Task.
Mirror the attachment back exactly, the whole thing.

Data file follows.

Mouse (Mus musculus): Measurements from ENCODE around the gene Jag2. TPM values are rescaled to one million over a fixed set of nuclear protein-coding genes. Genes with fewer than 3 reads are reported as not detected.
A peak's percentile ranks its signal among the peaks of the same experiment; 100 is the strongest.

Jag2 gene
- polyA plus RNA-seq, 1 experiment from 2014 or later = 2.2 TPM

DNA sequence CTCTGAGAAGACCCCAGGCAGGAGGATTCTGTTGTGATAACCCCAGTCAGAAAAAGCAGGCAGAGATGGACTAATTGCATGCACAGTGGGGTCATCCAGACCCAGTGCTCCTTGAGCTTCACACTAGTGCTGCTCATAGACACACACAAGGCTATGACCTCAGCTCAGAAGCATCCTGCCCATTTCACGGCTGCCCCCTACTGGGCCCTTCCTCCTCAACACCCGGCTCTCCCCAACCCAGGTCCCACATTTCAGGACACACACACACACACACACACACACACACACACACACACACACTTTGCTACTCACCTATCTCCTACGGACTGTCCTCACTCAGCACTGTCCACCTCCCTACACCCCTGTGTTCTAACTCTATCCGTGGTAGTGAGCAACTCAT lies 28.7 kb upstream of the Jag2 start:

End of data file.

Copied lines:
Mouse (Mus musculus): Measurements from ENCODE around the gene Jag2. TPM values are rescaled to one million over a fixed set of nuclear protein-coding genes. Genes with fewer than 3 reads are reported as not detected.
A peak's percentile ranks its signal among the peaks of the same experiment; 100 is the strongest.

Jag2 gene
- polyA plus RNA-seq, 1 experiment from 2014 or later = 2.2 TPM

DNA sequence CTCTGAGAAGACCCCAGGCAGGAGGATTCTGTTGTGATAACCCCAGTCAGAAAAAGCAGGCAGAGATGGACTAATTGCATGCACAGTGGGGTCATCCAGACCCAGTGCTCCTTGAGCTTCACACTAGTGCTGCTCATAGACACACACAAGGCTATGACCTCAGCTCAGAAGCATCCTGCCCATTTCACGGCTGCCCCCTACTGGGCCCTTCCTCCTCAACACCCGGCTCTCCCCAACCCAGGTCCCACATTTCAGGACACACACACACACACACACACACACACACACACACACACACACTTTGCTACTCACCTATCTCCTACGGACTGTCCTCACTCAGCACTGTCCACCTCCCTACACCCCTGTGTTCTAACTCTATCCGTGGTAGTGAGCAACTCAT lies 28.7 kb upstream of the Jag2 start: